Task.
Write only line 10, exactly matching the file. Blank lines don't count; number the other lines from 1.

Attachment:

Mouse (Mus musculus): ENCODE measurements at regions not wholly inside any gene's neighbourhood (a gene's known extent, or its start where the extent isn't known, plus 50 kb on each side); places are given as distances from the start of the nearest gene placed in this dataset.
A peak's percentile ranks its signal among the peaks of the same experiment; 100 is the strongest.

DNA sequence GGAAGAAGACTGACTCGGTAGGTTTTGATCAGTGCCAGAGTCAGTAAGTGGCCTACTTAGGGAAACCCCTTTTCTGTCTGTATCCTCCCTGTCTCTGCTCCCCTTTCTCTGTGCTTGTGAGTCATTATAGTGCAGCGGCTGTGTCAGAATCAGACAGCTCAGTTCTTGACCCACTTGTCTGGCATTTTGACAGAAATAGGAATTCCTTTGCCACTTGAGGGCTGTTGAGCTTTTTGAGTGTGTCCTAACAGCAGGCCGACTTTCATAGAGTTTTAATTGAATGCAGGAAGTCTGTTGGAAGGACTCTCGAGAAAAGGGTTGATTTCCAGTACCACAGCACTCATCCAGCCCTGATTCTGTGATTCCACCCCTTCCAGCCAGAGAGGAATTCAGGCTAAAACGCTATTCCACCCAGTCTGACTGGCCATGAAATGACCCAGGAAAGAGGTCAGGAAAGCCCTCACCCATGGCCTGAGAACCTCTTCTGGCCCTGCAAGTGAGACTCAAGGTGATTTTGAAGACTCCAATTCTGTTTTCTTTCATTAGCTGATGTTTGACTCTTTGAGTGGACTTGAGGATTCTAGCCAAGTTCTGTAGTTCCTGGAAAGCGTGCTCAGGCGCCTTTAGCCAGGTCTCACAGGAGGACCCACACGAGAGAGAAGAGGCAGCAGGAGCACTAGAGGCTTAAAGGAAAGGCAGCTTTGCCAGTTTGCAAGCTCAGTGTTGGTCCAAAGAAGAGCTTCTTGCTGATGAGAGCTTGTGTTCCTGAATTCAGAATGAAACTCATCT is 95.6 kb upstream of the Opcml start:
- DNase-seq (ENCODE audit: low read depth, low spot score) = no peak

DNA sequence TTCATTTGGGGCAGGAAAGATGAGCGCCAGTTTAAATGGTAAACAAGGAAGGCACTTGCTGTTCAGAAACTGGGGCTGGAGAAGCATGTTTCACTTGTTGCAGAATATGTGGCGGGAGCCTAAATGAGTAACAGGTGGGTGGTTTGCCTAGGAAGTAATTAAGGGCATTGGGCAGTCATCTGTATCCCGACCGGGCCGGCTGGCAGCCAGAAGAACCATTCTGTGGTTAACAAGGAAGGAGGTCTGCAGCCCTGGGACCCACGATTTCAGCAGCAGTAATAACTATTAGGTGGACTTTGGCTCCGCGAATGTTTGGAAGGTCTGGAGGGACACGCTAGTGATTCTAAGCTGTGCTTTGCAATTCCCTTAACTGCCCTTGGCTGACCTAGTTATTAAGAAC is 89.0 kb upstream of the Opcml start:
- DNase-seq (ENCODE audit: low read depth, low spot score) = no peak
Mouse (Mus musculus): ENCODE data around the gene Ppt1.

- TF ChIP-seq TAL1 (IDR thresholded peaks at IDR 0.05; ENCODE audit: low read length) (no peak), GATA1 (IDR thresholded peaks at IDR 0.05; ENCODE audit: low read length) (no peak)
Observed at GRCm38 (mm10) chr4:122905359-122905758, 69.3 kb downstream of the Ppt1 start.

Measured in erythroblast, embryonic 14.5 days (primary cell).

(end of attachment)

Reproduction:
Measured in erythroblast, embryonic 14.5 days (primary cell).